Officials first in the queue to switch to new ID cards
Top government officials and legislators were among the early birds applying to exchange their old identity cards for new computer-chip equipped versions yesterday.
Chief Secretary Donald Tsang Yam-kuen, along with legislators Chan Yuen-han and Fred Li Wah-ming, signed up for the ID-card replacement programme that started on a wide scale yesterday.
Police public relations Chief Superintendent Tang How-kong also applied for a new card.
It is part of a four-year initiative to upgrade all permanent identity cards with ones that have a computer chip to record the holder's name, date of birth, ID number, a digital photograph and thumbprint.
The new cards, about the size of a standard credit card, are harder to forge.
In theory they could also be used for other purposes, such as serving as a library card or allowing travellers to pass through automated passenger clearance systems at border crossings. The replacement programme started on a small scale in June, aimed at people whose existing cards were invalid, lost or damaged, or required amendments to their personal details.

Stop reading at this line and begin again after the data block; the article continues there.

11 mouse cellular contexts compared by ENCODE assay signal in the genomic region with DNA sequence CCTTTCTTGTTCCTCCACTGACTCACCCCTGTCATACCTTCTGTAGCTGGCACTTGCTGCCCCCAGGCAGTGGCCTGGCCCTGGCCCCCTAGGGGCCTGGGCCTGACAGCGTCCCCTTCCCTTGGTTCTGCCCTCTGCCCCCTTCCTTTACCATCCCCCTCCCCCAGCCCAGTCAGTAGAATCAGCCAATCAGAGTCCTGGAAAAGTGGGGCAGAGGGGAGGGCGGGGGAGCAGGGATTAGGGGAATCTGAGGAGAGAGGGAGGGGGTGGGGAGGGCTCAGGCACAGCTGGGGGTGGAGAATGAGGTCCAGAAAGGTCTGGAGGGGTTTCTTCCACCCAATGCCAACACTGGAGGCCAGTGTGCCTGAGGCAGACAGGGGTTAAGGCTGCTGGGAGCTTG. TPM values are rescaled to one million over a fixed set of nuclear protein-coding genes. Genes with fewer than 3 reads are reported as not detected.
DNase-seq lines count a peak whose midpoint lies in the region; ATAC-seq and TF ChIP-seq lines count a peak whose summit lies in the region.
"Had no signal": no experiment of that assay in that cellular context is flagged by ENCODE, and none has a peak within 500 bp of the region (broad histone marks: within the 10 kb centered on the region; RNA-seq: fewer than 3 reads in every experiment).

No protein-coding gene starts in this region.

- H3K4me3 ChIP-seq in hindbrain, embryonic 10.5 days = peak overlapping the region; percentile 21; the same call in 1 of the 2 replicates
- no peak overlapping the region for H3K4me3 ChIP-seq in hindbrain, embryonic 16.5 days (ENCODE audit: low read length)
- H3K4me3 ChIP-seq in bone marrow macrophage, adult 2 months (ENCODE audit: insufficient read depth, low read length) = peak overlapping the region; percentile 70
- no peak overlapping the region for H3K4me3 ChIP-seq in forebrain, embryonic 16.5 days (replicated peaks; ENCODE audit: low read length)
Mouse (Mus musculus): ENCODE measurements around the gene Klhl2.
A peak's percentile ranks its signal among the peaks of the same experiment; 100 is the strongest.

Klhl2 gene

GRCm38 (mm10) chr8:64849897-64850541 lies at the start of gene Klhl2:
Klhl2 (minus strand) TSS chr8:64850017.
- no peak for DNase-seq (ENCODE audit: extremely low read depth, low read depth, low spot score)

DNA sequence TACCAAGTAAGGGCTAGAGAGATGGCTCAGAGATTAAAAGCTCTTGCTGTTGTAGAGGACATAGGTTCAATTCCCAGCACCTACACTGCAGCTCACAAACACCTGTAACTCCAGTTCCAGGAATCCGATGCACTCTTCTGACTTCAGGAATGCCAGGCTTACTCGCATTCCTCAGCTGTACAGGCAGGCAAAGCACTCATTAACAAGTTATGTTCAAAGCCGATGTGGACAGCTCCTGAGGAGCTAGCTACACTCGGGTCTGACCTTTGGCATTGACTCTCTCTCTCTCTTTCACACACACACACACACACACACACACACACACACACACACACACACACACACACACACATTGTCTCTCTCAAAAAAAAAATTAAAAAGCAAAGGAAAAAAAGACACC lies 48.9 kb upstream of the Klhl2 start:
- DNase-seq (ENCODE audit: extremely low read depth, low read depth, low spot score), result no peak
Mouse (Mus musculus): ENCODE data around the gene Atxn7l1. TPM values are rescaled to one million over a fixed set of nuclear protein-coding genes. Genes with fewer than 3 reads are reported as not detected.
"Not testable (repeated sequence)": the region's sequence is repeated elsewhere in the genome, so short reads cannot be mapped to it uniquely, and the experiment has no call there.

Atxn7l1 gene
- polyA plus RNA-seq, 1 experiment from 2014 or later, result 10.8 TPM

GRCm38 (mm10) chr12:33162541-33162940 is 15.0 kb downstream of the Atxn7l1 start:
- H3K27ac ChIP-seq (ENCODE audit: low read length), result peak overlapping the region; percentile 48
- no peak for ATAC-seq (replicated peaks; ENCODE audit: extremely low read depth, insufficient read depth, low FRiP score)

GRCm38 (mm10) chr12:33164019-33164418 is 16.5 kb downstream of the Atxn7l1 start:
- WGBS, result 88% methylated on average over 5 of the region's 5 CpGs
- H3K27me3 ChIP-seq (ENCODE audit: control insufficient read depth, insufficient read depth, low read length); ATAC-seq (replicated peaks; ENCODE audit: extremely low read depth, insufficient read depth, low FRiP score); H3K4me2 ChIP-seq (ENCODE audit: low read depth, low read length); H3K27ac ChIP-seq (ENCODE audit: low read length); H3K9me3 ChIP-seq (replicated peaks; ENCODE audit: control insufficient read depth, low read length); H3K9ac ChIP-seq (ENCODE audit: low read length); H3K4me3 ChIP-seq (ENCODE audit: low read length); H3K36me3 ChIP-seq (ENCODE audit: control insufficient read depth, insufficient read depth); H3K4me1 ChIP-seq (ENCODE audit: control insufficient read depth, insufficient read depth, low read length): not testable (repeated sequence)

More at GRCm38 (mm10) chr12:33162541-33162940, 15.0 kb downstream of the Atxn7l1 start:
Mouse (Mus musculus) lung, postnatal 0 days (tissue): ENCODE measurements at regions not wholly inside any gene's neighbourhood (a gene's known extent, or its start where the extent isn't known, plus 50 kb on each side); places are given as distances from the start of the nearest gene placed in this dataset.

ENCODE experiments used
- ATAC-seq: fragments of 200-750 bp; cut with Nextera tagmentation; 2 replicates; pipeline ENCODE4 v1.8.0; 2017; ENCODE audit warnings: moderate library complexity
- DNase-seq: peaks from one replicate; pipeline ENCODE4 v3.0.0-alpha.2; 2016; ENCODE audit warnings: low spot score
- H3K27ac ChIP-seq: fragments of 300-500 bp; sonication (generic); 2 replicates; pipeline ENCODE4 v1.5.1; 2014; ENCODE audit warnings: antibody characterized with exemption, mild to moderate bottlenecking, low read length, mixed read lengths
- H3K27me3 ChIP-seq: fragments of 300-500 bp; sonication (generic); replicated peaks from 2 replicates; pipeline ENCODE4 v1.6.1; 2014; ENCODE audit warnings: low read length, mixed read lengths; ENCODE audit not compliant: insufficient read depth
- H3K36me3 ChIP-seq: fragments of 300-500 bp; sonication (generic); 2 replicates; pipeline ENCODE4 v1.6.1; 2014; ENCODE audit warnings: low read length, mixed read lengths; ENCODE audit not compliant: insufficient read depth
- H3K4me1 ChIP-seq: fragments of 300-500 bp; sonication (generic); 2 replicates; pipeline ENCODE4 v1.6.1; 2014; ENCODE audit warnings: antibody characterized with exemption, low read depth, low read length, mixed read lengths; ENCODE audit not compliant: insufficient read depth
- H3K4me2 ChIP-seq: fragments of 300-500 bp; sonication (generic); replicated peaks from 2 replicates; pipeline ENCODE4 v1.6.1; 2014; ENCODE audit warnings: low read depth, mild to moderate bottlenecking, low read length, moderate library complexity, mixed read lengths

Procedures at the nine smart ID card centres went smoothly yesterday, with 1,700 appointments, not including walk-in applicants.
Police officers, labour inspectors and immigration officers are in the first batch of people who will get the cards.
They have been given priority so they can familiarise themselves with the cards because their jobs involve inspecting other people's ID cards.
Legislators, the chief executive, principal officials and members of the Executive Council were given the option of replacing their cards in the first phase, which lasts until November 15. Alternatively, they can wait until others in their birth year are called for renewal.
The second phase of renewal, targeted at those born in 1968 and 1969, will start on September 15. Each phase will last for two months to give time for those eligible to make an appointment.
The application process takes about half an hour.
Those interested in making an appointment in advance can call 1838 333 or go to www.esd.gov.hk.